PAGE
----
crab (noun, verb) /kræb/ LISTEN
A crab is a crustacean, a sea animal with claws and five pairs of legs, and also the flesh of this animal served as food. As a verb, to crab means ‘to fish for crabs’ and also ‘to move sideways,’ resembling the way these animals move. Unrelatedly, and informally, we call an ill-tempered and unpleasant person a crab, and the related verb means ‘to find fault and complain.’ Mainly in US English, if you crab something, it means that you spoil it, but this meaning isn’t very common.
- The crab scuttled across the rocks and into the pool.
- James loves seafood, especially crab.
- The children spent much of the day crabbing in the rock pools on the beach.
- The burglar crabbed along the wall, keeping in the shadow.
- The boss is a bit of a crab, but you'll get used to him.
- I wish you'd stop crabbing all the time; can't you find something positive to say?
- Maria was annoyed with Karen always crabbing her plans.
Words often used with crab
catch a crab: make a faulty stroke in rowing. Example: “One of the rowers caught a crab and the team lost the race.”
draw the crabs (Australian slang): originally military slang meaning ‘to attract enemy fire,’ this expression is also used figuratively to mean ‘to attract unwanted attention.’ Example: “Don’t say anything to the boss about anomalies in the stock take; we wouldn’t want to draw the crabs.”
In pop culture
The related adjective crabby refers to the meaning of crab as a bad-tempered person. Someone who is crabby is always irritable and complaining. A popular 1990s sitcom (situation comedy) on UK television, One Foot in the Grave, featured a very crabby character named Victor Meldrew. Here is a clip showing Victor getting very crabby when he discovers the young man who delivered a yucca plant to his house earlier in the day misunderstood Victor’s instructions about where to put it:
A crab is also a crab louse—a type of louse that infests pubic hair. They are usually referred to in the plural, as crabs, and are mainly caught through sexual contact.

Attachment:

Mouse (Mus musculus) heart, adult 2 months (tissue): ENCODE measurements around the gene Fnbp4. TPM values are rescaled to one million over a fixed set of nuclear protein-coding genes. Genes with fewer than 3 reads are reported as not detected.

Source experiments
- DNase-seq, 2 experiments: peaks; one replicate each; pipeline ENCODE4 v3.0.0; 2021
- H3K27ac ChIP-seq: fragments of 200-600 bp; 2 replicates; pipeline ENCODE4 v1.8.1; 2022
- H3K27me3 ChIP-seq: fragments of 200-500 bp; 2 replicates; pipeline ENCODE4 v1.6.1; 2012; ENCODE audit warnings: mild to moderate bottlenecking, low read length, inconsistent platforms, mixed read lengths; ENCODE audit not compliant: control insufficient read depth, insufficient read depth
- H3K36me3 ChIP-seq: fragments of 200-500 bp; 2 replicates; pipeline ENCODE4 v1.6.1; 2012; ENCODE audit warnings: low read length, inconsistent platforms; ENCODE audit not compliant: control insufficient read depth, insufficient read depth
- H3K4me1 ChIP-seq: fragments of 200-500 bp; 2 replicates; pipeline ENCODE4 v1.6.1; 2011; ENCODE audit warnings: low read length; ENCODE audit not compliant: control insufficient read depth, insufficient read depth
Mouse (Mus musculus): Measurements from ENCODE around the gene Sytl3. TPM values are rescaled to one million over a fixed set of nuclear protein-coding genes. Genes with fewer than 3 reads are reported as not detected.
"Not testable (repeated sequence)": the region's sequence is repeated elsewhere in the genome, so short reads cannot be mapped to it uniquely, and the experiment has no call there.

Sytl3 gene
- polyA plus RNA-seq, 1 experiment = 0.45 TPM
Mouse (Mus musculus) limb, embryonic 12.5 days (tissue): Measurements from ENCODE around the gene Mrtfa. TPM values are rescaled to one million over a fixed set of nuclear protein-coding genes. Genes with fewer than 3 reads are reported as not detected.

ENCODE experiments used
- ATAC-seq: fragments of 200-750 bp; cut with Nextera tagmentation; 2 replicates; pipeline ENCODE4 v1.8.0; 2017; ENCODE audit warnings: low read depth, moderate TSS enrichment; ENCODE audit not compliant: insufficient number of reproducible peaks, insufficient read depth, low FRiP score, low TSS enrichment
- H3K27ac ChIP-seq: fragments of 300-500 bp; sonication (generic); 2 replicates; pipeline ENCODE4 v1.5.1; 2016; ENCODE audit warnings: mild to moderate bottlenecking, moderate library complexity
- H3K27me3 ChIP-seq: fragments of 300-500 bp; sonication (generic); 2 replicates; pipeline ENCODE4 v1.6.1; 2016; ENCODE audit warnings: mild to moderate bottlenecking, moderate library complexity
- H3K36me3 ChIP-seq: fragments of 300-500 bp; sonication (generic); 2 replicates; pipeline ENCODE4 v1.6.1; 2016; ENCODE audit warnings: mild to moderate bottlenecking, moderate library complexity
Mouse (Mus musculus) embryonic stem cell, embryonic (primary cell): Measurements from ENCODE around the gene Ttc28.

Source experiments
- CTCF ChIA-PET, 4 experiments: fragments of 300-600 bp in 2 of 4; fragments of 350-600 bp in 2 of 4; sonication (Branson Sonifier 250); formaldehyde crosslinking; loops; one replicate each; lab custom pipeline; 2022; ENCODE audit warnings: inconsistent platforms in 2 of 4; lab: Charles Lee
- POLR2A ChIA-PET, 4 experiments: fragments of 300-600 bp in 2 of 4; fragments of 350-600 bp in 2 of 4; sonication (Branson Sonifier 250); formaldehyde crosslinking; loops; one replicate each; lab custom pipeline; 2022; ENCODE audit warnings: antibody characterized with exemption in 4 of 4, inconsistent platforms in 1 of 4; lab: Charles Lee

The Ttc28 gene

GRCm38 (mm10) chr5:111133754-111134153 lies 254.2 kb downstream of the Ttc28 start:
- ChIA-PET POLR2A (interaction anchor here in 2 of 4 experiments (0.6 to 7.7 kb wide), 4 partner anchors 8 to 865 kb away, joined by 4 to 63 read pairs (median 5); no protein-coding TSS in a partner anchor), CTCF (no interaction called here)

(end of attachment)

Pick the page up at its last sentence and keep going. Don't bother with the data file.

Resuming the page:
Did you know?
Crab apples are wild apples, which are more sour than most cultivated varieties, or cultivated varieties that also have a sour taste. It is from this that we get the meaning of crab as an unpleasant person—someone who is sour and bitter like a crab apple. That’s where Edna Krabapple in The Simpsons gets her name, because she is often irritable and crabby, as you can see in this clip (although, in fairness, Principal Skinner is being pretty crabby too).
Crab dates back to before the year 1000. The Old English crabba, later the Middle English crabbe, comes from a Germanic root, though the exact path into English is unknown. It is related to the Dutch krab, the Old High German krebiz, the German Krabbe, and Old Norse krabbi, all meaning ‘crab.’ It can be traced back to the Proto-Indo-European root gerbh-, meaning ‘to scratch or carve,’ and is also related to the English verb carve. Crab, meaning ‘the fruit of the wild apple tree (also called crabapple)’, dates back to around the year 1300, and its origin is unknown, though it may have come into English from a Scandinavian language (compare with the Swedish krabbäpple). Figurative meanings, most importantly calling an unpleasant person a crab, date to the mid-14th century, and are likely a back-formation from the adjective crabbed, meaning ‘angry or ill-tempered’ (nowadays, crabby is more common). There is some debate as to whether this is because they take a combative stance, like the crustacean, or they are sour, like the fruit. Perhaps there is some truth to both. The verb comes from this use of the noun.